Technology has changed the socio-cultural environment globally and we, as educators of young children, need to change how we approach social and emotional support for our children. Chapter Preview Top Introduction: Social-Emotional Development When one observes educational environments it is clear that along with academic challenges, social competence issues are concerns that must be effectively addressed in order to promote safe and stimulating learning environments for all children as well as teachers. Findings published in a report by the Commission on Children at Risk report indicate high and increasing rates of depression, conduct, emotional, and behavioral disorders in children.
Wind profilers Other synoptic data or weather instruments, including Earth Simulator which is used to model climate and weather conditions. In Africa, flood is one of the major concerns of farmers.
The International Water Management Institute launched the mobile services for flood management, specifically in East Sudan. These mobile services are considered as a next-generation ICT for weather and water information.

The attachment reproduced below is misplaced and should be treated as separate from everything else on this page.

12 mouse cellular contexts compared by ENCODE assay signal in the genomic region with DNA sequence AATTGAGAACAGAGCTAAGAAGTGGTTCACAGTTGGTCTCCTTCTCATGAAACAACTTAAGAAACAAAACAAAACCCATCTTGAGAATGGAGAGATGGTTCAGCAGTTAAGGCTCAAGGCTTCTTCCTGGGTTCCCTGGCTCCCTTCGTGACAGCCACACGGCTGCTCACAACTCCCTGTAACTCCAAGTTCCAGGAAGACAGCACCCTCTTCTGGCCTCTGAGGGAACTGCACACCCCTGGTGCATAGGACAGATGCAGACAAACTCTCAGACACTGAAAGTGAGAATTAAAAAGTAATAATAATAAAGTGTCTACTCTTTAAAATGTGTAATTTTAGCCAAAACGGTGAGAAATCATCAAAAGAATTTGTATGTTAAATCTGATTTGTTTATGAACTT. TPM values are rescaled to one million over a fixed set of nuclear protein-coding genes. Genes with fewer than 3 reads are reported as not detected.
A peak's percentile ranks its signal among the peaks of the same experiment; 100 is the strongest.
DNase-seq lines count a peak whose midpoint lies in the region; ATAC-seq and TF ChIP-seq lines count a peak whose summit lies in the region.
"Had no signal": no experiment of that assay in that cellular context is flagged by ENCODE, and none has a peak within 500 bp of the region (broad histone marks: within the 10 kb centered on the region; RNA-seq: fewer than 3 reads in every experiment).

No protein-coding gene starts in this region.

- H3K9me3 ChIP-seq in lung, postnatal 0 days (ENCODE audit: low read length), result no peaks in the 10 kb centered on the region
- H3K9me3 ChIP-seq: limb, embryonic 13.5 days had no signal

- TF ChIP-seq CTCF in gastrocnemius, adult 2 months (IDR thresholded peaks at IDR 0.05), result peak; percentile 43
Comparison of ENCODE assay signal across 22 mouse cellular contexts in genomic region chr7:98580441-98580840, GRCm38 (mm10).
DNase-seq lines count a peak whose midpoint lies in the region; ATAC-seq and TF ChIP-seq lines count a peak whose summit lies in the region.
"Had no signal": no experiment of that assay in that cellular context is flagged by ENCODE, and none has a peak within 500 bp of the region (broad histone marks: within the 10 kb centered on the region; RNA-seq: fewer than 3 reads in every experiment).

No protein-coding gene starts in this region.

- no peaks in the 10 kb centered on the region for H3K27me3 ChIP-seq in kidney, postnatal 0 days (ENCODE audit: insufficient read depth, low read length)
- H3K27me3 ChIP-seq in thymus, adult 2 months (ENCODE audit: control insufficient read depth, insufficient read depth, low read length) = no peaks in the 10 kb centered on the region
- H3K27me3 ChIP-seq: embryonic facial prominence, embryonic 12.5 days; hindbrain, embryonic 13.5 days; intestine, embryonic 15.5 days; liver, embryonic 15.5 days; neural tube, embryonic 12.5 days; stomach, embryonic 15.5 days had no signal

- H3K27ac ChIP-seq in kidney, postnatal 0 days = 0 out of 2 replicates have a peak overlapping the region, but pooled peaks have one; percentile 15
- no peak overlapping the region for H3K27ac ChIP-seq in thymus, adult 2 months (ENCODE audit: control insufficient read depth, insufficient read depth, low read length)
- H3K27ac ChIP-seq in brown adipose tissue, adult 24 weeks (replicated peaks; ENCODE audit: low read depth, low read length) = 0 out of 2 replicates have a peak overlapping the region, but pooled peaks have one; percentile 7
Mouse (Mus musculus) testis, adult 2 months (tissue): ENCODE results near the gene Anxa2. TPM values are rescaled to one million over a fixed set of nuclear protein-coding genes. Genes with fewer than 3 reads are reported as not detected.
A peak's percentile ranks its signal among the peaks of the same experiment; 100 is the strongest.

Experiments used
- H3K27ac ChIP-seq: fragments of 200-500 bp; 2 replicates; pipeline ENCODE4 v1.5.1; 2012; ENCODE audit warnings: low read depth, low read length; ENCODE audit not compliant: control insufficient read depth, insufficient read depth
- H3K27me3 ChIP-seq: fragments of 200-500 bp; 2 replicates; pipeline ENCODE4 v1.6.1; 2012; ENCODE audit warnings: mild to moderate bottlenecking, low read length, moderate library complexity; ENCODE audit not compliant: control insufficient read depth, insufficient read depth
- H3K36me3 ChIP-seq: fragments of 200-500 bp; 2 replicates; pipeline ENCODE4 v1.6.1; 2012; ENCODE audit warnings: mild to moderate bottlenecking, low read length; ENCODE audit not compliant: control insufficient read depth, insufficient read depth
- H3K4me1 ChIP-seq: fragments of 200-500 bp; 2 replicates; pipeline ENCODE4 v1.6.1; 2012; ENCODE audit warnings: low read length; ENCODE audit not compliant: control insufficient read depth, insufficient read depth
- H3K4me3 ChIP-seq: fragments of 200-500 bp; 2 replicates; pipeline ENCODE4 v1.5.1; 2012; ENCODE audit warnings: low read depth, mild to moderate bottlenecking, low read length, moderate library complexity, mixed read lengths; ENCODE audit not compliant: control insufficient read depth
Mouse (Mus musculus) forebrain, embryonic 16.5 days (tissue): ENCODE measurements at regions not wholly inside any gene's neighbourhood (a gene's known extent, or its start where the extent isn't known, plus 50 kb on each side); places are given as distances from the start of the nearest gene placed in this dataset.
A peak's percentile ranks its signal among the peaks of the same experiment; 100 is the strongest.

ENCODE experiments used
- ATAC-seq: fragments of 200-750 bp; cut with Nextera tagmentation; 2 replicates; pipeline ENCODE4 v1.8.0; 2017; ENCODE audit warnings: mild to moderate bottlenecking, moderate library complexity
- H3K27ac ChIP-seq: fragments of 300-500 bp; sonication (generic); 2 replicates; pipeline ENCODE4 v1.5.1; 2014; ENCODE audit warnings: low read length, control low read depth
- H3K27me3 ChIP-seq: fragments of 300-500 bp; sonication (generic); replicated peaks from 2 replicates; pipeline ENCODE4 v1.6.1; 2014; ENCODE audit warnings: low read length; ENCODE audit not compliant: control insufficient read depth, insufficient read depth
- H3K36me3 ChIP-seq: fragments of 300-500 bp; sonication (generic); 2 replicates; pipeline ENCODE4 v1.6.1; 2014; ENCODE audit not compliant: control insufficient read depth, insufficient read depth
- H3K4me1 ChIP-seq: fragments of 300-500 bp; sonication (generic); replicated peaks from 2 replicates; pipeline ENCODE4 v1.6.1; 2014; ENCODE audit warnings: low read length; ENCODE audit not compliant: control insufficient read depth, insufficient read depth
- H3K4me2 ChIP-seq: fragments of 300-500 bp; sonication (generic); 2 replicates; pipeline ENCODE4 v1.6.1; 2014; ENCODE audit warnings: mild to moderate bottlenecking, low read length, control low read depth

The tool converts complex satellite sensor information to simple text messages which are sent to farmers informing them about the optimum use of flood water for crop production.
The text messages would also warn the farmers about the flood events which would help them prepare their fields and advise on how to mitigate flood damage in estimating the risk of future flood events.
In times of calamities, information and communication technology is needed for disaster management. Various organisations, government agencies and small and large-scale research projects have been exploring the use of ICT for relief operations, providing early warnings and monitoring extreme weather events.
NetHope is another global organization which contributes disaster management and awareness through information technology. CDAC saw the value of communication in responding to the disaster. They emphasized getting accurate and timely information as being crucial to saving lives.
One of the organizations and tools that they tapped was the Digital Humanitarian Network. The Digital Humanitarian Network is a group of organizations with various tools that contribute to crisis mapping.
These tools were used to manage information that are Information technology in social development the about the disaster. The tools they use allow them to monitor media—including social media, create live crisis maps, analyze the data they have, etc.
The website collates information regarding earthquake preparedness. This was created in response to a predicted earthquake, expected to hit Metro Manila with a 7.